That first warm, sunny day will bring many motorcyclists out of hibernation. Here are some unique hazards to be especially alert to during those first rides of the season.
- Automobile drivers. They haven’t had to share the road with you for 4 months. Add to that general inattentiveness and distractions and it’s a recipe for trouble. Give yourself plenty of space, watch other drivers closely and make yourself as visible as possible. Assume you’re invisible.
- Spring fever. There’s nothing like those first few rides. Remember, you have the whole season ahead of you – take your time, take it easy and get used to riding again.
- Sand, salt, grit on the road. Road crews clean up as quickly as possible but be prepared for sand – especially on corners and intersections. You don’t want to discover it when you’re leaned over in a curve or trying to stop at an intersection – or behind a bus!
- Rusty skills. You likely haven’t done much riding in the past 4 months. Muscle memory fades with inactivity and you may not have the same instinctual reactions –even if you’ve been riding for many years. Practice in a parking lot before heading out into traffic.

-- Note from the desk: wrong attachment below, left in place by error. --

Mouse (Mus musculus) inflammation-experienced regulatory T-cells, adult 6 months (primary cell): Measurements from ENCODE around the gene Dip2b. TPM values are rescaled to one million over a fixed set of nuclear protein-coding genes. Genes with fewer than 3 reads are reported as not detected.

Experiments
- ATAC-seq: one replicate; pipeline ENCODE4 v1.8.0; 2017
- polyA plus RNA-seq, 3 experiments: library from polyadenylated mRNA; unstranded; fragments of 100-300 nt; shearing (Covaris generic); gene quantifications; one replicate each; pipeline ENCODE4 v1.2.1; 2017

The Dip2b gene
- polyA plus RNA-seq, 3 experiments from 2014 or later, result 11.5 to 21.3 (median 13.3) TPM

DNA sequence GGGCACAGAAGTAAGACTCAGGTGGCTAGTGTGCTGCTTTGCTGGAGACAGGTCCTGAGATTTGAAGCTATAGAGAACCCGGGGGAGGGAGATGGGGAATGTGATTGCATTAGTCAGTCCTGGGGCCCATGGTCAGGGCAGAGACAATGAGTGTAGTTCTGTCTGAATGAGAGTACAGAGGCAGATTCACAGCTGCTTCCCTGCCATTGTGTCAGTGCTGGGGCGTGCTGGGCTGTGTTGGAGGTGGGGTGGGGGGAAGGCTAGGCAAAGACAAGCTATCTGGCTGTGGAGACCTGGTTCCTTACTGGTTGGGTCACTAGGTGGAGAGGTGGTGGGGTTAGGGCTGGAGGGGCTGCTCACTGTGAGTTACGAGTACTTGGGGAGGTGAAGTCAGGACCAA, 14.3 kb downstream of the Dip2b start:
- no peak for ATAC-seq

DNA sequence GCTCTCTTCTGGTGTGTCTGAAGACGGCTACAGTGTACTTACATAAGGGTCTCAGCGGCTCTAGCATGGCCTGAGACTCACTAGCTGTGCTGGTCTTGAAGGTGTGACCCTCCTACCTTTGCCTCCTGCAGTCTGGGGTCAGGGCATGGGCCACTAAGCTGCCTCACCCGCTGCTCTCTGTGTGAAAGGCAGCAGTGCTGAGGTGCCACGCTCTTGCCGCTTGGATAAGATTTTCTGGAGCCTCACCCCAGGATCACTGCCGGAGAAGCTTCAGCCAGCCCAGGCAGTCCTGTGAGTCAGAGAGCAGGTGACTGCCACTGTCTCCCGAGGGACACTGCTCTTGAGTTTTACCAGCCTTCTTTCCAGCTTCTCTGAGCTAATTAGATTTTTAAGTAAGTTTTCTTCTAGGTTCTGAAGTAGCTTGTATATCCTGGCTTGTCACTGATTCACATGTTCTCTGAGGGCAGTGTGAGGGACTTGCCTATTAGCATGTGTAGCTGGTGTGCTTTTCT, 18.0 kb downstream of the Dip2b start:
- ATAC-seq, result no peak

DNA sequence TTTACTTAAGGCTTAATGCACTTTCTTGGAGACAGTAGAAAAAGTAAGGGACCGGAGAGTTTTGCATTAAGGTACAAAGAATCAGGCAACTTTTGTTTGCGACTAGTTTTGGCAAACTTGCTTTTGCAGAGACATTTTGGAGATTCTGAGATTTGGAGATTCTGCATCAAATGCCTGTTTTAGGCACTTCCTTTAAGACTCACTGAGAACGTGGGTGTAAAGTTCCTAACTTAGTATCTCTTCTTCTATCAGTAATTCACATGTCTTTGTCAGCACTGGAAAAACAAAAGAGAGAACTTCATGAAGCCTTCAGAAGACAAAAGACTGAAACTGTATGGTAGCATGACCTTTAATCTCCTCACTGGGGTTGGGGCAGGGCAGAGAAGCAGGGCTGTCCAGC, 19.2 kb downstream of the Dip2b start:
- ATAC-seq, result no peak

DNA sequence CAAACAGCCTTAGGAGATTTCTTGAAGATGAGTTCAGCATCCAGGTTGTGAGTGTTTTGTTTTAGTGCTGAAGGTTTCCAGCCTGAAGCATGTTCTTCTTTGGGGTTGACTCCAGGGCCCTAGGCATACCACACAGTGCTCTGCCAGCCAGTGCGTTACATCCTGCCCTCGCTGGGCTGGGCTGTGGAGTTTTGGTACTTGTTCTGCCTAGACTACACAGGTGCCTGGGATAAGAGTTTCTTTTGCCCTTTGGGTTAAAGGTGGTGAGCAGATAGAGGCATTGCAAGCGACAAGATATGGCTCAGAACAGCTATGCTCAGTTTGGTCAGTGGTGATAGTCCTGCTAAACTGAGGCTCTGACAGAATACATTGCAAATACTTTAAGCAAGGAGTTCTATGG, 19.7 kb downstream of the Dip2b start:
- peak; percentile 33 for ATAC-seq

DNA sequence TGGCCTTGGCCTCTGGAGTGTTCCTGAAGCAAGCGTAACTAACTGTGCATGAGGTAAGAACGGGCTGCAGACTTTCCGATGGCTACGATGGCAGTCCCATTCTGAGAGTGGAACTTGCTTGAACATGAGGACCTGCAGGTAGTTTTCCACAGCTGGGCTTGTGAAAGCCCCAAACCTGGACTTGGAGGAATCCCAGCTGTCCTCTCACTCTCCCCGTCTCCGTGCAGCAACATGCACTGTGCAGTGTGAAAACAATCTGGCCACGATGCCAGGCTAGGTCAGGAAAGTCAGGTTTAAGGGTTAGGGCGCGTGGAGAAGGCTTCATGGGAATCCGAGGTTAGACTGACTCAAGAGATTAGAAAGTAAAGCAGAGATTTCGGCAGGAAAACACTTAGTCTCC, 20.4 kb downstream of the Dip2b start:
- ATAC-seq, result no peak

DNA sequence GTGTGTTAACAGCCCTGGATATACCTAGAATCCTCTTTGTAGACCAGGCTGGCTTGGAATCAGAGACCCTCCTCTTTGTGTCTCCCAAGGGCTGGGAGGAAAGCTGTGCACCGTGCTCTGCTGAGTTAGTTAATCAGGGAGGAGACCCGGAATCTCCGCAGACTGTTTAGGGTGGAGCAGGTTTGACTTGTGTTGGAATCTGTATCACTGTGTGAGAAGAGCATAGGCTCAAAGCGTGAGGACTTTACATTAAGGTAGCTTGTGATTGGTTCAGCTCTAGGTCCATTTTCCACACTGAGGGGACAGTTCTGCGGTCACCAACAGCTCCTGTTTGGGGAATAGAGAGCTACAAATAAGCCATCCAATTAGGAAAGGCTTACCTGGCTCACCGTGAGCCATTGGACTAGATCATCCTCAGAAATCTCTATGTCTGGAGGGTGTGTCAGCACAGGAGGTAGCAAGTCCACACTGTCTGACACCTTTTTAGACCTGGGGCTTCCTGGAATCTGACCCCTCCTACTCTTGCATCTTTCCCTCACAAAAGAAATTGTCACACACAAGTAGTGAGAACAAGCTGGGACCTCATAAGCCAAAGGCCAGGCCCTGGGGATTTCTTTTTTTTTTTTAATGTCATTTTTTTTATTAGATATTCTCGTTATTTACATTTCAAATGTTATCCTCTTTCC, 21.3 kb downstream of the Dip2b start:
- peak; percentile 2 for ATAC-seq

- Motorcycle – one that’s not ready to go. If you’ve done the proper winter maintenance, it should be in good shape. Before you take it out though, check cables, fluid levels, tires, tire pressure, loose parts.
- Weather. Early spring can mean unpredictable weather that can suddenly cool off significantly. Wear correct gear and be cognizant of the effects of cold. It can bring on fatigue insidiously, reduce your reaction time and ability to physically respond.
- Frost heaves, potholes. Winter in northern climes can be brutal on roads. Watch for heaves, holes and broken edges in the pavement.
- Your physical fitness. As wonderful as it feels to be out in the wind, riding is taxing physically. Being rested and fit offers a more enjoyable and safer ride.
- Animals – the four-legged variety. They start moving around in spring too and seem to appear out of nowhere – often with young in tow.
- Other motorcycle riders. Whether they’re experienced or not – and there are more inexperienced riders out there than ever – they too have spring fever, rusty skills and have to be prepared for all the same hazards as you do. This takes on even greater importance when you’re riding with a group – i.e. any more than one person.
Bonus: Plan and book a skills refresher course under the guidance of experienced instructors. It’s wise to refresh annually, whether it’s an off-road course, at the track or at another recognized course – it can save your life. And it’s fun!
Reprinted from March 23, 2012